Four Proctorville council members sworn in
Revenue issues, police levy top items for new year
PROCTORVILLE — An organizational meeting took place on Thursday to swear in four members of village council and to plan business for the coming year in Proctorville.
Mayor Rick Dunfee gave the oath of office to Pamela Legg, Jerry Thomas, Margie Whitley and Brenda Chapman to kick off the proceedings.
Whitley and Legg are newcomers to the council, while Chapman and Thomas have served on the body in the past.
Legg said, while this her first term as a council member, she is well prepared for the job.
“I’ve worked for the village for 20 years, so I’m familiar with things,” she said.
Thomas said this will be his second time on the council.
“I served eight years ago,” he said.
While Chapman said this will be her fourth time serving.
“We just need to keep up the good work and keep the village clean,” she said of her goals.
Dunfee commended the last council for its work and he said the work the new council will do is critical to the village.
“I hope we have a good year,” he said. “This may be one of our most challenging. It’s going to be a tight year.”
Dunfee said the village has seen a decline in revenue coming in, due, in part, to a large number of abandoned homes within the village.
“Survival,” fiscal officer Darrell Legg said, when asked what the goal of the council will be for the coming year.
He agreed with Dunfee on the need to address the drop in revenue.
“When I was a kid, every block here was full of houses,” he said. “ I would be hard pressed to say how many we’ve lost. And with that, you lose people, revenue and taxes.”
He told the new members that the key is to continue with what he said had been positive steps in the last few years.
“We need to stay positive and continue building on what we’ve been doing,” Legg said. “I look forward to working with you all.”
Whitley agreed with his assessment.
“Our first priority is that Proctorville needs money,” she said.
In addition to the revenue issues, Dunfee said a major issue for the village will be police funding.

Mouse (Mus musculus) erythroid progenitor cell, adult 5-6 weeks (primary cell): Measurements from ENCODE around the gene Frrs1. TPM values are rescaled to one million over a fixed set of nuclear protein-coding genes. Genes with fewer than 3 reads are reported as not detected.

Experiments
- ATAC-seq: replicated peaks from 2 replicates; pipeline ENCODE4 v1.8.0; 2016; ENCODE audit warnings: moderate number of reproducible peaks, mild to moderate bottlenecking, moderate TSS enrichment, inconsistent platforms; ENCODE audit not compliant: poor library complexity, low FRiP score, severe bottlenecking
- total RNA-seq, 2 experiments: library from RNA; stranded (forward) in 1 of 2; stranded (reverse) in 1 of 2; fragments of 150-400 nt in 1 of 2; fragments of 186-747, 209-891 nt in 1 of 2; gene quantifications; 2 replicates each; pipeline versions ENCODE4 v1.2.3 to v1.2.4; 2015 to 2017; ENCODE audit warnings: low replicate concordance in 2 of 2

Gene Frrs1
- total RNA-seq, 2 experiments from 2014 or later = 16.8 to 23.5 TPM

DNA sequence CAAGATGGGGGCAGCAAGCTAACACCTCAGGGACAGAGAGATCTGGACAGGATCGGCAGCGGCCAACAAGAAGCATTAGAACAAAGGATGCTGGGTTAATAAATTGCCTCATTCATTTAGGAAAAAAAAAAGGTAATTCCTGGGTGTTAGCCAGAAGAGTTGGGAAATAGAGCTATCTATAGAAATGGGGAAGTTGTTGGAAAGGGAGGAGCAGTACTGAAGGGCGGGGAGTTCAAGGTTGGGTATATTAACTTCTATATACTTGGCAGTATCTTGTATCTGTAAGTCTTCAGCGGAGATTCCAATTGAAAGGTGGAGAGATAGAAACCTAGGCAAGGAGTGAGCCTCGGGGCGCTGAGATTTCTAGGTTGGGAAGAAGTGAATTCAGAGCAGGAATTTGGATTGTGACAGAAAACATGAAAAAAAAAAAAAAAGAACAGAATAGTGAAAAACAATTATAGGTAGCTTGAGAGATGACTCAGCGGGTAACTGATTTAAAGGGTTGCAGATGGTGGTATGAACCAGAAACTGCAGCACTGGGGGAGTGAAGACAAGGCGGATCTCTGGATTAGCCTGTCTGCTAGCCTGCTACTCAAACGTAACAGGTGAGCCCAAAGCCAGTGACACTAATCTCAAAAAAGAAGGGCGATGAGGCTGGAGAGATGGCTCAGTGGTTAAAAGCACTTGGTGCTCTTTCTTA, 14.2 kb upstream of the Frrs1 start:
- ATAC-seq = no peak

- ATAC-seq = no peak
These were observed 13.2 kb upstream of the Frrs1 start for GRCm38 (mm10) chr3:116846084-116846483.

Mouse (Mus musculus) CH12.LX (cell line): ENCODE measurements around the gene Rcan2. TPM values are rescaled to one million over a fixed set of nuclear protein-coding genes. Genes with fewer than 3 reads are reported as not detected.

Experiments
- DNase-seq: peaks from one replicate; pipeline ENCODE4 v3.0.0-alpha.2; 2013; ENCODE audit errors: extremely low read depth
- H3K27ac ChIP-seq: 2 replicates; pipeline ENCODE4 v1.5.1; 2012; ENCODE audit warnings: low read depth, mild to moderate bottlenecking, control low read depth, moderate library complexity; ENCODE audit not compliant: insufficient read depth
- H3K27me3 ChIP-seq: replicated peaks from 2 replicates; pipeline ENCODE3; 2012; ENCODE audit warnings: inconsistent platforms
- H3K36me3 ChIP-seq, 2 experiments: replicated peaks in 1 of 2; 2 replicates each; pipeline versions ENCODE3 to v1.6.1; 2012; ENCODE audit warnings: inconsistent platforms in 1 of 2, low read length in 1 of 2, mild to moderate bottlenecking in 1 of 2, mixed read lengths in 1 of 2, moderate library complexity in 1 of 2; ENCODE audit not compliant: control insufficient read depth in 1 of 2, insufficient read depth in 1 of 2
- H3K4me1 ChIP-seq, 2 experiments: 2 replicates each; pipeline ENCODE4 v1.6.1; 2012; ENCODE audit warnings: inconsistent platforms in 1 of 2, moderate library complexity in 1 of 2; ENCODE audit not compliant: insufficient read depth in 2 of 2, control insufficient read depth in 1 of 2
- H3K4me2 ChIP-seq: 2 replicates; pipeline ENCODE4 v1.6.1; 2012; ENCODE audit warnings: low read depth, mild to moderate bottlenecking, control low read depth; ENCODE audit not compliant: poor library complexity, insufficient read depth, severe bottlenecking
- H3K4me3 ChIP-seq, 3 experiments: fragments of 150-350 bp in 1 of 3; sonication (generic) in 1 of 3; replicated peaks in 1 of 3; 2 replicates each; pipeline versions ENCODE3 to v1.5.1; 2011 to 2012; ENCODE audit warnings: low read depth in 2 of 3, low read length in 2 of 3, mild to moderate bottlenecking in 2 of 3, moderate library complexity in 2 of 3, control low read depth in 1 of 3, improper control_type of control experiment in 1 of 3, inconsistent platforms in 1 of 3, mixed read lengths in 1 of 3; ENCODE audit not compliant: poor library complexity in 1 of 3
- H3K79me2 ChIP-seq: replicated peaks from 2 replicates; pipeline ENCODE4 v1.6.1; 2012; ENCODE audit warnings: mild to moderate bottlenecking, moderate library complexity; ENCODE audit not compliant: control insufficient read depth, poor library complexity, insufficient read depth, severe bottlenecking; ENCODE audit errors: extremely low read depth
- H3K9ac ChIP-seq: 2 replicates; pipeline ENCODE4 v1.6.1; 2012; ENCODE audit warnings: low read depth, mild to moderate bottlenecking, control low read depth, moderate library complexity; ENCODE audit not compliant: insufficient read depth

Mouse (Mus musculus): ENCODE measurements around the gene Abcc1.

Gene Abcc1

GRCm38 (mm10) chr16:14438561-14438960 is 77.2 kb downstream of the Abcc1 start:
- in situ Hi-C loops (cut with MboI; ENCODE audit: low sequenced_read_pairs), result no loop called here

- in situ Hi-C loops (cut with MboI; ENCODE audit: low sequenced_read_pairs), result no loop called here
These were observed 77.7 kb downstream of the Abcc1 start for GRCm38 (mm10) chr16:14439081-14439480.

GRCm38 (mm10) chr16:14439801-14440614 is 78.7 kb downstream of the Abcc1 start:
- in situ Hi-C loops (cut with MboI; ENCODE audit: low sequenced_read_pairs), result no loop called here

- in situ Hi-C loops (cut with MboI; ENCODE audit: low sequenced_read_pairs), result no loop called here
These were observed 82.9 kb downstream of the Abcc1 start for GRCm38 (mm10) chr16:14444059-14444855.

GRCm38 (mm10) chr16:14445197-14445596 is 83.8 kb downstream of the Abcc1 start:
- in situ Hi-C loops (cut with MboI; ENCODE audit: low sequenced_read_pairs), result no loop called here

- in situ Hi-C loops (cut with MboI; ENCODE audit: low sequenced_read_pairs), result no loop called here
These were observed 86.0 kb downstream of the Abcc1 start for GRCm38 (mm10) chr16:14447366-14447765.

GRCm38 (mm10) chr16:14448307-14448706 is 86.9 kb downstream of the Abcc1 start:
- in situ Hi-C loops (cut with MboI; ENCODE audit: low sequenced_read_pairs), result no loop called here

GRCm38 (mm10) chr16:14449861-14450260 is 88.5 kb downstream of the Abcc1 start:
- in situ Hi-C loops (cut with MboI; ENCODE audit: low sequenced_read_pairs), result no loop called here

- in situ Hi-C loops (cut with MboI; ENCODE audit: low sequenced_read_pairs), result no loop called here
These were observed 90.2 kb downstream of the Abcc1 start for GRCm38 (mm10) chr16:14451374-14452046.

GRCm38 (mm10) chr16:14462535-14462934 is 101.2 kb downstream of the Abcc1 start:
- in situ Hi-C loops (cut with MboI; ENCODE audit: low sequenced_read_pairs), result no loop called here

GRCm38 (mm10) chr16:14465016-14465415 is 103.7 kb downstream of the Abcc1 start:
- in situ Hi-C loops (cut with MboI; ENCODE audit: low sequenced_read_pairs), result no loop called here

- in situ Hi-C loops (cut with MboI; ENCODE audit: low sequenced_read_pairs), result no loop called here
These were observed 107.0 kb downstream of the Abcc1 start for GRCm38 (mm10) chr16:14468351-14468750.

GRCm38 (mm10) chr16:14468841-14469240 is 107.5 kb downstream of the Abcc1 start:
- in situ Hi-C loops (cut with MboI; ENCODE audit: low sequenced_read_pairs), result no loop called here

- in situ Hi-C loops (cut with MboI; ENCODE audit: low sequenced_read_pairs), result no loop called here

Last month, the council voted to send a 2-mill property tax levy to the ballot.
“It’s all done,” Legg said. “All I have to do is take it down and file it.”
Dunfee asked the council to think of ways to promote the levy, which could provide the village with 24-hour, 7-day police service.
In other business, the council:
• Chose Pamela Legg as president of the council. Both she and member Dale Burcham were nominated. However, after consideration, Burcham withdrew his name, stating that he wanted to see a unanimous vote in support of Legg.
• Approved the temporary appropriations resolution prepared by Darrell Legg.
• Agreed to keep J.T Holt as village solicitor.
• Voted to pay $6,000 for fire protection for the village. Dunfee said this is done every year and the village has paid $7,000 in the past, but had to drop the amount due to revenue decreases.
• Chose Chapman and Thomas to serve on the Firefighter Dependent Fund board. Dunfee said the board has never had to meet, as no firefighters have been killed in the line of duty.
In addition to the council members, two representatives from the fire department will serve on the board.
• Voted to set council meeting times for the third Thursday of each month, which has been the case in the past. However, the meetings will now take place an hour earlier and will begin at 6 p.m.